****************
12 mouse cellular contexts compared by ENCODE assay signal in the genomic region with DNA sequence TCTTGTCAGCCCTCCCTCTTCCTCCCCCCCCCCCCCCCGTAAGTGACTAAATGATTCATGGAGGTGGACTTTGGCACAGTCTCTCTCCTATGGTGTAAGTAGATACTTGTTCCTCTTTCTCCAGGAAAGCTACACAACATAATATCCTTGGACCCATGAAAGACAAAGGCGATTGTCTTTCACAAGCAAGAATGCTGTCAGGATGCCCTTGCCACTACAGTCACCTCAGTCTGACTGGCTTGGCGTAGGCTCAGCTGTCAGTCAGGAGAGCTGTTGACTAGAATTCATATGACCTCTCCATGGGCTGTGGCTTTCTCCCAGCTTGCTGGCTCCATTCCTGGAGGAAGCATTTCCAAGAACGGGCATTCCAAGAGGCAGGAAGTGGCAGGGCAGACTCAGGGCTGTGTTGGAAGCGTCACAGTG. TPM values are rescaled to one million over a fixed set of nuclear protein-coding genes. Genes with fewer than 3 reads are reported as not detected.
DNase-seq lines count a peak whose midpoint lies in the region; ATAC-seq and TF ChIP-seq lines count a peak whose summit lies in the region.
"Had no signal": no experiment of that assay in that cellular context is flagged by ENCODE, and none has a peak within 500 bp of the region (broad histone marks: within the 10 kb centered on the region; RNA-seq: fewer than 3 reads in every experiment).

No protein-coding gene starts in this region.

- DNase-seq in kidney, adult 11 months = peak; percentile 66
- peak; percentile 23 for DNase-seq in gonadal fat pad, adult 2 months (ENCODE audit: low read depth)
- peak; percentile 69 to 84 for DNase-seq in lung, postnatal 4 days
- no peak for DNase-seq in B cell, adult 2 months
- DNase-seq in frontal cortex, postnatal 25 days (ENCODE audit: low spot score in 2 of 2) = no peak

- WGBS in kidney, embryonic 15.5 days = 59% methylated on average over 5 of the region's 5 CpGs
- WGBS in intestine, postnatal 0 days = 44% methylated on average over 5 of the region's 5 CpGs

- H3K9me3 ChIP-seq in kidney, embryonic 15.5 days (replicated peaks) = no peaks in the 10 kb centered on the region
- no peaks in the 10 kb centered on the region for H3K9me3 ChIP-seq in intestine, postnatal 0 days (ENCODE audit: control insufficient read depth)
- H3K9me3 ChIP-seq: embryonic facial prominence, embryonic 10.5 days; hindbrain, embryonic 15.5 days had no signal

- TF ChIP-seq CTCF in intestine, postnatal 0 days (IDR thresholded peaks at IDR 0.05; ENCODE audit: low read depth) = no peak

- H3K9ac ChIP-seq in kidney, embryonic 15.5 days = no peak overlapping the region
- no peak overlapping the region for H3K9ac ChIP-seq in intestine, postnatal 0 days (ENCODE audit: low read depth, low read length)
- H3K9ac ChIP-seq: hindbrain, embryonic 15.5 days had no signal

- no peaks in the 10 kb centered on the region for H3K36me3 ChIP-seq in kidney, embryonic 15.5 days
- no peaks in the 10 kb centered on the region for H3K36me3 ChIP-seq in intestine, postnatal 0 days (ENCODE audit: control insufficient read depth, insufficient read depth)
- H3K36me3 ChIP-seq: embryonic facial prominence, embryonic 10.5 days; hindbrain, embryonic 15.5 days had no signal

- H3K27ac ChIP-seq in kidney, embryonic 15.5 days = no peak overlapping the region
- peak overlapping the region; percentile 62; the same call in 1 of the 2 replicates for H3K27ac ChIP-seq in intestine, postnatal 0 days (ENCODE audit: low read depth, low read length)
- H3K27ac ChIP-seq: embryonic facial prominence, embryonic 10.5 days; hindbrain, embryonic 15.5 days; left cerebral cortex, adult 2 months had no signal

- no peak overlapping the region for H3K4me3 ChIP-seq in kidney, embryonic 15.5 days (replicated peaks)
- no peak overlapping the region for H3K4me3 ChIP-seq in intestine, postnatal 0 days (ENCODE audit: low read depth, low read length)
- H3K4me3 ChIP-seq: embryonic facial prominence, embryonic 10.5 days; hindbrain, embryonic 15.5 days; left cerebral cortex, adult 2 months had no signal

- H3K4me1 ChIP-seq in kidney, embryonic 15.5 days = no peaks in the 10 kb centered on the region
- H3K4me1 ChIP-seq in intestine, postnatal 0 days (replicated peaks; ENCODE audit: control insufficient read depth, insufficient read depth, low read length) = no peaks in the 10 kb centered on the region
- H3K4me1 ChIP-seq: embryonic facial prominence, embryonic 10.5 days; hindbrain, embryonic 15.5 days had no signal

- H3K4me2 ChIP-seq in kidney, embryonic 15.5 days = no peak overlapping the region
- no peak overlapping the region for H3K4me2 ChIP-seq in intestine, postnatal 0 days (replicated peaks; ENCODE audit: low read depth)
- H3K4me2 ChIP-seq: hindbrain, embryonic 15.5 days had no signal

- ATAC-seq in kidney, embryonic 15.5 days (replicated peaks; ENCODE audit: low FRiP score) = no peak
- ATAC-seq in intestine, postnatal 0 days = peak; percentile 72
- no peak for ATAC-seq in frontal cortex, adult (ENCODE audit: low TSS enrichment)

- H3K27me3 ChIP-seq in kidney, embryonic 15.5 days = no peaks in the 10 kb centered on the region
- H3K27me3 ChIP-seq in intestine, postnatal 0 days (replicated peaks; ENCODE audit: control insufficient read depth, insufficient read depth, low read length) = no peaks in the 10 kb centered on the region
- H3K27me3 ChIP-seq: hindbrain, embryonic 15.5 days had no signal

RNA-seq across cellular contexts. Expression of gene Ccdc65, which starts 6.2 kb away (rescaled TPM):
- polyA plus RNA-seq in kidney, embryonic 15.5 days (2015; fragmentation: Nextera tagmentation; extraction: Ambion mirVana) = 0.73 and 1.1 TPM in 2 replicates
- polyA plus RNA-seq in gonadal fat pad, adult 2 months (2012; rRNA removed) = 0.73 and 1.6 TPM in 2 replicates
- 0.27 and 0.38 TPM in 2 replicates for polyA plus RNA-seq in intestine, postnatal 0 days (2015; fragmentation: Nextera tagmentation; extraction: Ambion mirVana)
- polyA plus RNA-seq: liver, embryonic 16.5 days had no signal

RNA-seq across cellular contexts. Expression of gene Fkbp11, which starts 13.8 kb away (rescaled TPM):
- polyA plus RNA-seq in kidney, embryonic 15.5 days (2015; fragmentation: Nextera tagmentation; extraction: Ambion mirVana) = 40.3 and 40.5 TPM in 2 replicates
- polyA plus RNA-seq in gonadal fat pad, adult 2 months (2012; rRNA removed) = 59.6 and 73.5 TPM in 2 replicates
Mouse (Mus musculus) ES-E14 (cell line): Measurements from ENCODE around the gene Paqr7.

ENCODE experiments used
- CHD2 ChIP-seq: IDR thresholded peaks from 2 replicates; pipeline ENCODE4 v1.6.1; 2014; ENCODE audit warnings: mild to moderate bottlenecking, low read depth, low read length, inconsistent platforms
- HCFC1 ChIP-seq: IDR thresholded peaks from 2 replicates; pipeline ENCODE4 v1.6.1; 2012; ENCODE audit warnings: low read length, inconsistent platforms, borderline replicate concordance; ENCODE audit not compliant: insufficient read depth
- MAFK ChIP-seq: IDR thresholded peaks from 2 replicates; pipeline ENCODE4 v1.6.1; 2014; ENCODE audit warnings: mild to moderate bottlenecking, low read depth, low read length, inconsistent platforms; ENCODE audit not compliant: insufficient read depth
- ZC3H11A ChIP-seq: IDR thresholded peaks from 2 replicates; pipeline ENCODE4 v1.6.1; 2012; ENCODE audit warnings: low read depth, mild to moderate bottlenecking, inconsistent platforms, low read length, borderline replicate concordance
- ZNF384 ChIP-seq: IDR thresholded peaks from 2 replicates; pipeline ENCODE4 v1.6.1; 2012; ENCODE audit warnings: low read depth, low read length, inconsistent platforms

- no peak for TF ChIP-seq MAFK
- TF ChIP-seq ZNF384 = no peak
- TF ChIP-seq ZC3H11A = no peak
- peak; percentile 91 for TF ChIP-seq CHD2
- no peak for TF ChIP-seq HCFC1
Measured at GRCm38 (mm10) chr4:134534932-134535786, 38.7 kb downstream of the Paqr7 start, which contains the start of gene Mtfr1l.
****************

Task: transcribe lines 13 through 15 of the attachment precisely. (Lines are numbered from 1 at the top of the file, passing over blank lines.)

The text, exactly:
- no peaks in the 10 kb centered on the region for H3K9me3 ChIP-seq in intestine, postnatal 0 days (ENCODE audit: control insufficient read depth)
- H3K9me3 ChIP-seq: embryonic facial prominence, embryonic 10.5 days; hindbrain, embryonic 15.5 days had no signal

- TF ChIP-seq CTCF in intestine, postnatal 0 days (IDR thresholded peaks at IDR 0.05; ENCODE audit: low read depth) = no peak